“From talking to officers, it was due to the work they were doing, building links with the community, the extra officers who were put in – all that was concentrating on low-level crime which has a big impact on people’s lives and needs to be reduced.”

A Police Scotland spokesman said: “We welcome the drop in incidents of vandalism across Edinburgh, the Lothians and Scottish Borders over the past year, which is testament to the pro-active approach taken by police towards dealing with vandalism and other forms of antisocial behaviour.

“Rest assured that we will continue to focus our efforts on keeping people safe, and reducing incidents of vandalism and antisocial behaviour in local communities.”

Justice Minister Kenny MacAskill said it was particularly encouraging to see violent crime dropping. He said: “There will be no let-up in our efforts, backed by record numbers of police officers who are keeping communities safe and clearing up crimes more efficiently than ever before.

“We are continuing to work tirelessly to reduce knife crime and violence in Scotland and believe education and prevention are key to tackling the root causes of violence. That’s why we are investing in the No Knives, Better Lives initiative, and why we work with other key partners like the Violence Reduction Unit and Medics Against Violence.

“We are also taking a robust approach to enforcement. Sentences for carrying a knife in Scotland are the toughest in the UK and our prosecutors are taking a zero-tolerance approach.”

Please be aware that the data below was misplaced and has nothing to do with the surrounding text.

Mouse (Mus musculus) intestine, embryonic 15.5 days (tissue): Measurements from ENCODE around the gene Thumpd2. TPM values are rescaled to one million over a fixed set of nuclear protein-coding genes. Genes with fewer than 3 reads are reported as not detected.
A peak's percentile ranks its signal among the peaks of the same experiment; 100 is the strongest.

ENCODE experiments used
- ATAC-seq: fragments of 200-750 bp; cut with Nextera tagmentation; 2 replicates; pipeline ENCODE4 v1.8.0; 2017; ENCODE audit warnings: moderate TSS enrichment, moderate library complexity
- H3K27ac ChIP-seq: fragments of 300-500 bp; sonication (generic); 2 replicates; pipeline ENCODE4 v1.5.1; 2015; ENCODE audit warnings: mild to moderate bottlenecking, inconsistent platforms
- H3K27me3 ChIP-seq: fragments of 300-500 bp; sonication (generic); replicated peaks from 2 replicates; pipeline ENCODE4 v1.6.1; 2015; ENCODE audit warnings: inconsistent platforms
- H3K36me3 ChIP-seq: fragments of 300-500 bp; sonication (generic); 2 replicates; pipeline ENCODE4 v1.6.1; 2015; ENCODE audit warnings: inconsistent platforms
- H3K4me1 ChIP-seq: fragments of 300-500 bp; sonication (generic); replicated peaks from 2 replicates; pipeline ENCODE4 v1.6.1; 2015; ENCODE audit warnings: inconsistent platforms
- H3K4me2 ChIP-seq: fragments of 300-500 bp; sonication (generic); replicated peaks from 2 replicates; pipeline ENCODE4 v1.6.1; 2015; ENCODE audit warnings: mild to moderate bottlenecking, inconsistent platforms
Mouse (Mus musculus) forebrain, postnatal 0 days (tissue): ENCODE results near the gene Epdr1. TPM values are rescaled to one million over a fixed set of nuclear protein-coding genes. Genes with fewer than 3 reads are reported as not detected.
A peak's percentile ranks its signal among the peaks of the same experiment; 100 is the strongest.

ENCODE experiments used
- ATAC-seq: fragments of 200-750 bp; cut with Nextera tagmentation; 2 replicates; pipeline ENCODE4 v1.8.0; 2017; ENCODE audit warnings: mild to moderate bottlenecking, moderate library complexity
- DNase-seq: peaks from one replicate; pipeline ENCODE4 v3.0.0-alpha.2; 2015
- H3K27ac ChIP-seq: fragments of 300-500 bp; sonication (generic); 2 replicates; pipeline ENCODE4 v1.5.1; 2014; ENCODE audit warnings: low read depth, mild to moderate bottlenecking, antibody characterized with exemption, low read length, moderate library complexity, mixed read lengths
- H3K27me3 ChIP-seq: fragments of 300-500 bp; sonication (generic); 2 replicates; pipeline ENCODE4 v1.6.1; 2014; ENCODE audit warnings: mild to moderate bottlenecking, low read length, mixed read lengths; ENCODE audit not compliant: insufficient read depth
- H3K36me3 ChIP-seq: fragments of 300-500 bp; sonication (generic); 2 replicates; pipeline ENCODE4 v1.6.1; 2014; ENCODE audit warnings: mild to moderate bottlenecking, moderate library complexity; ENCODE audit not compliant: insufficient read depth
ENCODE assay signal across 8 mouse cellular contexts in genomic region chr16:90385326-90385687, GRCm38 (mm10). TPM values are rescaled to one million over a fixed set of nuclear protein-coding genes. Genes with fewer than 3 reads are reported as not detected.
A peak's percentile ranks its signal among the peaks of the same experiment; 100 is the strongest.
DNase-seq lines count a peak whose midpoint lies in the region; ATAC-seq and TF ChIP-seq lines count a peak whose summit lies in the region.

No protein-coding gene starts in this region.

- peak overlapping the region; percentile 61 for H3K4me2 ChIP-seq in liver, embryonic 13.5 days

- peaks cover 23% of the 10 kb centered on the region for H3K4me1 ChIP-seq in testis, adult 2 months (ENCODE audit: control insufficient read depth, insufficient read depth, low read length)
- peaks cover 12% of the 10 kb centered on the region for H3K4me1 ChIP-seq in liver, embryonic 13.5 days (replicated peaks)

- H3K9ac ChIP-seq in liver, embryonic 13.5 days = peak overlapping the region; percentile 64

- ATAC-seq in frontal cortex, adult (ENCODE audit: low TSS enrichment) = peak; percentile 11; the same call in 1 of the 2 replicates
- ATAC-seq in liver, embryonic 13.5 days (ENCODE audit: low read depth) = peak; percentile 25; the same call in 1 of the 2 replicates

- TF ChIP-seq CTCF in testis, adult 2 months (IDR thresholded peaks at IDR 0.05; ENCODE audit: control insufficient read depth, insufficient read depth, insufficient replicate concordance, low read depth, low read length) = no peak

Detection rates down

RECORDED incidents of housebreaking in Lothian and Borders fell over the past year by around 12 per cent - from 4972 to 4361.

Last week, the Evening News revealed how the number of burglars being caught in Edinburgh had plummeted since the city’s specialised housebreaking teams were disbanded under the move to a single police force.

Since the launch of the new force on April 1, only 17 per cent of housebreakings in the Capital have been solved, compared with 40 per cent during the same two-month period last year.

Rape campaign hit with funding cuts

THE number of rapes and attempted rapes in Lothian & Borders were up from 254 to 280 - but funding for the Edinburgh Women’s Rape & Sexual Abuse Centre was halved earlier this year when cash from the National Lottery dried up.

Sandy Brindley, co-ordinator for Rape Crisis Scotland,said: “The increase in reported rapes – and the fact we know many still go unreported – demonstrate the need for support services like the Edinburgh centre to be properly funded.

“We know that if survivors are supported they are more likely to report and continue with justice proceedings.

“A big fundraising appeal raised enough money to keep the centre going for this year, but beyond that they still face a huge hole in their funding.”

Analysis: Research needed to work out why crime changes

The statistics reflect an ongoing pattern of falling crime in Scotland in recent years – which has also been seen right across Europe and other parts of the world, including the United States and Australia, since about the mid-1990s. A number of explanationshave been offered, including greatly improved security measures and changes in population demographics.

The fall in violence is likely to be at least partly explained by changes in policing approaches which have focused on tackling persistent and prolific offenders. However, Scotland still has above-average homicide rates compared with many other European countries. We know this is very geographically clustered and the west of Scotland is more seriously affected. That is why we need research that focuses on how and why crime changes in different areas. I am leading a new programme of research at Edinburgh University, which aims to better understand the causes of this drop and explain whether rates of crime have changed equally in all parts of Scotland.

• Susan McVie, Professor of Quantitative Criminology